UNICEF, the World Food Programme and the World Economic Forum join the Lake Victoria Challenge, an initiative launched by the Government of Tanzania and the World Bank Group
The World Bank, the World Food Programme, UNICEF and the World Economic Forum Centre for the Fourth Industrial Revolution have come together to support the Government of Tanzania in the organization of the Lake Victoria Challenge, an initiative that aims to explore drones as a new mobility model for the hard-to-reach, rural communities of the Lake Victoria region.
East Africa’s Lake Victoria basin is the most densely populated rural area in the world, home to 35 million people. Life-saving cargo such as blood packs, critical medication, anti-venom, or spare parts for hospital machines often cannot reach those who need them in sufficient time. The high cost of transportation also means that local producers have difficulty in getting their products and produce to market, particularly perishable goods.
The Lake Victoria Challenge has identified an opportunity in these challenges. Comprised of a symposium, expo and flying competition, the three-day event planned for 2019 in Tanzania’s Mwanza Region invites global technologists, health and transport experts, local African government and policymakers to together effect change.
The Lake Victoria Challenge has reached its first major milestone: the completion of a celebrated trial and symposium on October 29–31 2018 in Mwanza, Tanzania. This three-day event, hosted by the Government of Tanzania and supported by the World Bank, brought together 280+ policymakers, innovators, government and local stakeholders to test the feasibility of a large-scale drone competition in Mwanza Region, while an accompanying symposium opened up lively discussion spanning three tracks pertinent to the Lake Victoria Challenge’s aims and context. Learn more and view our event video over on our symposium page: http://www.lakevictoriachallenge.org/symposium.
“The rural island communities in and around Mwanza are often only accessible by boat, which can be slow and expensive. A drone network will support this existing infrastructure, improving access to healthcare and opportunity,” said Hon. John Mongella, the Regional Commissioner of the Mwanza Region.
The Lake Victoria Challenge aims to provide long-term opportunities for growth and development in East Africa. Young Africans are three times more likely to be unemployed than older adults, and in an effort to address this, a new and future-oriented mobility economy in Mwanza will improve access to technology and boost entrepreneurship. As a technology hub, Mwanza aims to offer ambitious young Africans the opportunity to build their future and envisages a drone network serviced by droneports, fabrication labs, e-commerce facilities and public plazas.
Partnerships reached between the World Bank and the World Food Programme, UNICEF, and the World Economic Forum Centre for the Fourth Industrial Revolution, respectively will help the Lake Victoria Challenge reach its ambitious goals.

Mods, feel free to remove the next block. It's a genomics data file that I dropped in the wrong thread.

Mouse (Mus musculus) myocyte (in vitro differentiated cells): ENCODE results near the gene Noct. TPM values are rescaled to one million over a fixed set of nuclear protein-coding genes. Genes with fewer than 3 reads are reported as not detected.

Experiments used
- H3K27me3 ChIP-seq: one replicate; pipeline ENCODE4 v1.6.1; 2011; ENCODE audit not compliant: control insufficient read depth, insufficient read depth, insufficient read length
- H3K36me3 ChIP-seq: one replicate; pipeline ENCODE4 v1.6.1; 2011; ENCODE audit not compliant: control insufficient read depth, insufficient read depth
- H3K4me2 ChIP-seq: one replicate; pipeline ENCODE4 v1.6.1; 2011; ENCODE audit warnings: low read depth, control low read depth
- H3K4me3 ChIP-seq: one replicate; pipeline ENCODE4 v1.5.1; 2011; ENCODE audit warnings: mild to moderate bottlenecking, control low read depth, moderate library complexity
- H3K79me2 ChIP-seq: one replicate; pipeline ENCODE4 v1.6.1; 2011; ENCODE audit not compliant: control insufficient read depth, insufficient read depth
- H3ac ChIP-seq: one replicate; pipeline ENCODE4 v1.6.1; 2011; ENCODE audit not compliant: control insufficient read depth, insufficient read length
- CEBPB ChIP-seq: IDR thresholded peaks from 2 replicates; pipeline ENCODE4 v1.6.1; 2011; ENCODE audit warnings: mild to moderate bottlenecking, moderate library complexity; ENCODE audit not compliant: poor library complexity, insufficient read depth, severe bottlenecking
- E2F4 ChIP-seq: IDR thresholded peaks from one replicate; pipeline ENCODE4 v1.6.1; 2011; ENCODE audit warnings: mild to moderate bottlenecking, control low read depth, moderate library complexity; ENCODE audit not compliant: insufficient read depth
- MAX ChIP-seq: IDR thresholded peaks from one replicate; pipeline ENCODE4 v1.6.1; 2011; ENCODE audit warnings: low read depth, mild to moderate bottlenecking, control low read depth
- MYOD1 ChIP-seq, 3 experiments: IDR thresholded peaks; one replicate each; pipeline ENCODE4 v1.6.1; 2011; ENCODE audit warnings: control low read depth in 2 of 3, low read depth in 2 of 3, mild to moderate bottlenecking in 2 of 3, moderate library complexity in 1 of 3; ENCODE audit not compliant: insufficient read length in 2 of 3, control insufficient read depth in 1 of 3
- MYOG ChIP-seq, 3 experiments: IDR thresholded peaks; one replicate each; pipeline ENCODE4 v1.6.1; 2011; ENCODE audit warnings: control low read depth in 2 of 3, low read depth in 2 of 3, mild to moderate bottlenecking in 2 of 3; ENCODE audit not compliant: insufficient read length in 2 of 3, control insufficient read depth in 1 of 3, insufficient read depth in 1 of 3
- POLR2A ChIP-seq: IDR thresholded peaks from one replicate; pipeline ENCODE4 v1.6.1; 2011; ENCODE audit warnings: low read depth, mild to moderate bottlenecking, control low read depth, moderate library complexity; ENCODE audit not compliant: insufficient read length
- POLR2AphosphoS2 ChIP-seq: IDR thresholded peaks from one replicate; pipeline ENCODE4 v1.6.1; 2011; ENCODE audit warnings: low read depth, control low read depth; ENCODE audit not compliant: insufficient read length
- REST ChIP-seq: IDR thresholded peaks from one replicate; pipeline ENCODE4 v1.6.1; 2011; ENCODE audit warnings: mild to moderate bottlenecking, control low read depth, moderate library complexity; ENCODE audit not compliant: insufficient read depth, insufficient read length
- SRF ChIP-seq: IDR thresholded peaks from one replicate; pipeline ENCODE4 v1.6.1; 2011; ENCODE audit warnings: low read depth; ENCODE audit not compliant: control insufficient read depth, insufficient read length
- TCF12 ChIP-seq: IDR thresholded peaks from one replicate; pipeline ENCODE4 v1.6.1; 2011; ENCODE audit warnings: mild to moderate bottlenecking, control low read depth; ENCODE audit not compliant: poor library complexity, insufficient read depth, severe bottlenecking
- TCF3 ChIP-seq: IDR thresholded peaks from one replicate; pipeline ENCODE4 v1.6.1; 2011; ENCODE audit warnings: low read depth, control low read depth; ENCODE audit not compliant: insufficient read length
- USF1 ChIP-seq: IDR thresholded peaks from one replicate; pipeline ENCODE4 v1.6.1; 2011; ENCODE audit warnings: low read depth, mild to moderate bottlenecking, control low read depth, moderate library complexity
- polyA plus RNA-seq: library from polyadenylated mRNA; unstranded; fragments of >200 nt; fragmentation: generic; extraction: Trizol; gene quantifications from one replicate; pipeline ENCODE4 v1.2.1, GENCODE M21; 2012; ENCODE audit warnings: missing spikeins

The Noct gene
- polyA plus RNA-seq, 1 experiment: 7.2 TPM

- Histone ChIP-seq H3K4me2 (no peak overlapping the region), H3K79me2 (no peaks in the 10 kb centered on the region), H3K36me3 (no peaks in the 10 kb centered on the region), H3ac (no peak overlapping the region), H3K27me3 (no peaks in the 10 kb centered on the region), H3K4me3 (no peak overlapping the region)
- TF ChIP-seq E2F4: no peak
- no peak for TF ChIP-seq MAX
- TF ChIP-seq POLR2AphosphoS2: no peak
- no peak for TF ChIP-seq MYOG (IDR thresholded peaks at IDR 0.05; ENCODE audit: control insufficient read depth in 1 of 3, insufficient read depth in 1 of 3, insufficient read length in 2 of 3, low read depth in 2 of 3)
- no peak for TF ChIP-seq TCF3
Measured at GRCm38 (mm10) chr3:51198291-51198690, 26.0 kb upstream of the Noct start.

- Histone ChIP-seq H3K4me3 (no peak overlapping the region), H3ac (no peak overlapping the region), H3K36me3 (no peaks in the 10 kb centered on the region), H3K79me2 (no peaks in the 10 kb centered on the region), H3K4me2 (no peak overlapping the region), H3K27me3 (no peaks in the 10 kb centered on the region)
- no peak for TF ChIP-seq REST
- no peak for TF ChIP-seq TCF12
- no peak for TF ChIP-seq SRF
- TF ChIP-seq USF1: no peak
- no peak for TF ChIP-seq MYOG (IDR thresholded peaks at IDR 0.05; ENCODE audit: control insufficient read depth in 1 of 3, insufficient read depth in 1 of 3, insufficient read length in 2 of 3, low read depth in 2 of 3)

“This collaboration will support the development of the Lake Victoria Challenge. The partnership can support reimagining Lake Victoria’s mobility, public health systems and daily life; opening up innovative possibilities for real-world impact. This goes further than just drones, and will benefit industries like agriculture, e-commerce, entertainment, construction, and telecommunications. We’re excited to see what the future will hold for the Lake region, and we commend the Regional Commissioner of Mwanza for taking a lead on making it happen,” said Bella Bird, Country Director for Tanzania, Burundi, Malawi and Somalia at the World Bank Group.
“It is exciting and timely to see UNICEF and the World Bank collaborating around new and frontier technology. The Lake Victoria Challenge is a concrete example of how technological, regulatory, and social innovations can help solve problems for and with the world’s most vulnerable populations. This type of work is also central to the Secretary-General’s Strategy on New Technology which explicitly calls for a United Nations that supports new cooperation frameworks and enhances our ability to provide government capacity development,” said Chris Fabian, UNICEF Ventures Lead, New York.
“At the World Food Programme, we believe that drones have a viable and potentially critical role to play in supporting our work. The Lake Victoria Challenge offers an opportunity to better understand the potential of this emerging technology in terms of our mission and to demonstrate how government, regulators, international aid, innovators and industries can unite for the benefit of East Africa — and beyond,” said Michael Dunford, World Food Programme Tanzania Country Representative.
“The Lake Victoria Challenge is unlike any other drone competition, in that it is initiated and supported by the Government of Tanzania. As a technology, drones have the power to transform African mobility — but robust regulatory frameworks are required to make the dream into a reality. That’s why the World Economic Forum has partnered with the World Bank to support the development of real use cases in Mwanza,” said Harrison Wolf, Project Lead, Drones and Tomorrow's Airspace, World Economic Forum.